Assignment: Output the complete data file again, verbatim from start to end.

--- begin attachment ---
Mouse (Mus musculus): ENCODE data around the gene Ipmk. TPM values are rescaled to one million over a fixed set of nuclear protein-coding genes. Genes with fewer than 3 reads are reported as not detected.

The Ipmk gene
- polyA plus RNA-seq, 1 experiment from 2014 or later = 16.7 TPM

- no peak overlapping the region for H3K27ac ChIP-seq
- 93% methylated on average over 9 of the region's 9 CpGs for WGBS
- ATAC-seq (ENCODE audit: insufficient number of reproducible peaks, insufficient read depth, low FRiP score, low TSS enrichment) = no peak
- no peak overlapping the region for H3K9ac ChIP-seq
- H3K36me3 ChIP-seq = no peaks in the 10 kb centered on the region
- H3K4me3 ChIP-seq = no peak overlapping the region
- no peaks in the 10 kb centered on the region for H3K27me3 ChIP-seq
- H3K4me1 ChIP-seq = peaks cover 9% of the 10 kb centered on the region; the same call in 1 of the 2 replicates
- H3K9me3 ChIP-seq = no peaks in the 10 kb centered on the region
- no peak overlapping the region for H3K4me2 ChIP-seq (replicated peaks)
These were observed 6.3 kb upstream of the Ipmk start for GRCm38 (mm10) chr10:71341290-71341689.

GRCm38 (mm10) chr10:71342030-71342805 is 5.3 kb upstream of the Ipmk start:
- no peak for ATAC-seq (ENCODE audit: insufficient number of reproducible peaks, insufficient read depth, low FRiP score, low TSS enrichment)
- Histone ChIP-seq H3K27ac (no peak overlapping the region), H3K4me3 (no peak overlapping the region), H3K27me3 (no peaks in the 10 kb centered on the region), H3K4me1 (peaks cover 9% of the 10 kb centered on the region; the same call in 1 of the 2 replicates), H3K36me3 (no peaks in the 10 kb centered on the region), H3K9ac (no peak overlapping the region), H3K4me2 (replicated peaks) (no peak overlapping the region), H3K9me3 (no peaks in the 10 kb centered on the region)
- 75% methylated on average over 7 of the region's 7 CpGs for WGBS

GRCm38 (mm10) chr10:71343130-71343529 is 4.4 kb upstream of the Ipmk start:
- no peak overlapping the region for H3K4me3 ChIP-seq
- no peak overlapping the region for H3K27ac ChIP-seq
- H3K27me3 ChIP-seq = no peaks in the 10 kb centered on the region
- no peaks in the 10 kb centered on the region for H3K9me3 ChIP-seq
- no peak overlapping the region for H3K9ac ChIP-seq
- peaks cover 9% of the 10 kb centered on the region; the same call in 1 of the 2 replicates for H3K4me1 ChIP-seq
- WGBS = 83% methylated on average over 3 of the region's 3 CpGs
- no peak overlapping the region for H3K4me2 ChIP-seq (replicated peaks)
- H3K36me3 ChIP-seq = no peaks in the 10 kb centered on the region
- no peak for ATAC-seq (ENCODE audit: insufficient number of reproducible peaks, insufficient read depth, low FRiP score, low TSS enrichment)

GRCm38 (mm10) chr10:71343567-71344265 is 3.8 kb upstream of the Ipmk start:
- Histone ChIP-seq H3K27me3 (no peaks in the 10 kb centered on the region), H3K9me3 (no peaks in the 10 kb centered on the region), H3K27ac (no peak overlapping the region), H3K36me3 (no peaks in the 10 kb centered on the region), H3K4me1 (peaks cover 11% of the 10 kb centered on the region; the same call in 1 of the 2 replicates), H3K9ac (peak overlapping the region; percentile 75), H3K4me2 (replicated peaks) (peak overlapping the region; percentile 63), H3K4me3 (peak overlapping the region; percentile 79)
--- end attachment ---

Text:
Mouse (Mus musculus): ENCODE data around the gene Ipmk. TPM values are rescaled to one million over a fixed set of nuclear protein-coding genes. Genes with fewer than 3 reads are reported as not detected.

The Ipmk gene
- polyA plus RNA-seq, 1 experiment from 2014 or later = 16.7 TPM

- no peak overlapping the region for H3K27ac ChIP-seq
- 93% methylated on average over 9 of the region's 9 CpGs for WGBS
- ATAC-seq (ENCODE audit: insufficient number of reproducible peaks, insufficient read depth, low FRiP score, low TSS enrichment) = no peak
- no peak overlapping the region for H3K9ac ChIP-seq
- H3K36me3 ChIP-seq = no peaks in the 10 kb centered on the region
- H3K4me3 ChIP-seq = no peak overlapping the region
- no peaks in the 10 kb centered on the region for H3K27me3 ChIP-seq
- H3K4me1 ChIP-seq = peaks cover 9% of the 10 kb centered on the region; the same call in 1 of the 2 replicates
- H3K9me3 ChIP-seq = no peaks in the 10 kb centered on the region
- no peak overlapping the region for H3K4me2 ChIP-seq (replicated peaks)
These were observed 6.3 kb upstream of the Ipmk start for GRCm38 (mm10) chr10:71341290-71341689.

GRCm38 (mm10) chr10:71342030-71342805 is 5.3 kb upstream of the Ipmk start:
- no peak for ATAC-seq (ENCODE audit: insufficient number of reproducible peaks, insufficient read depth, low FRiP score, low TSS enrichment)
- Histone ChIP-seq H3K27ac (no peak overlapping the region), H3K4me3 (no peak overlapping the region), H3K27me3 (no peaks in the 10 kb centered on the region), H3K4me1 (peaks cover 9% of the 10 kb centered on the region; the same call in 1 of the 2 replicates), H3K36me3 (no peaks in the 10 kb centered on the region), H3K9ac (no peak overlapping the region), H3K4me2 (replicated peaks) (no peak overlapping the region), H3K9me3 (no peaks in the 10 kb centered on the region)
- 75% methylated on average over 7 of the region's 7 CpGs for WGBS

GRCm38 (mm10) chr10:71343130-71343529 is 4.4 kb upstream of the Ipmk start:
- no peak overlapping the region for H3K4me3 ChIP-seq
- no peak overlapping the region for H3K27ac ChIP-seq
- H3K27me3 ChIP-seq = no peaks in the 10 kb centered on the region
- no peaks in the 10 kb centered on the region for H3K9me3 ChIP-seq
- no peak overlapping the region for H3K9ac ChIP-seq
- peaks cover 9% of the 10 kb centered on the region; the same call in 1 of the 2 replicates for H3K4me1 ChIP-seq
- WGBS = 83% methylated on average over 3 of the region's 3 CpGs
- no peak overlapping the region for H3K4me2 ChIP-seq (replicated peaks)
- H3K36me3 ChIP-seq = no peaks in the 10 kb centered on the region
- no peak for ATAC-seq (ENCODE audit: insufficient number of reproducible peaks, insufficient read depth, low FRiP score, low TSS enrichment)

GRCm38 (mm10) chr10:71343567-71344265 is 3.8 kb upstream of the Ipmk start:
- Histone ChIP-seq H3K27me3 (no peaks in the 10 kb centered on the region), H3K9me3 (no peaks in the 10 kb centered on the region), H3K27ac (no peak overlapping the region), H3K36me3 (no peaks in the 10 kb centered on the region), H3K4me1 (peaks cover 11% of the 10 kb centered on the region; the same call in 1 of the 2 replicates), H3K9ac (peak overlapping the region; percentile 75), H3K4me2 (replicated peaks) (peak overlapping the region; percentile 63), H3K4me3 (peak overlapping the region; percentile 79)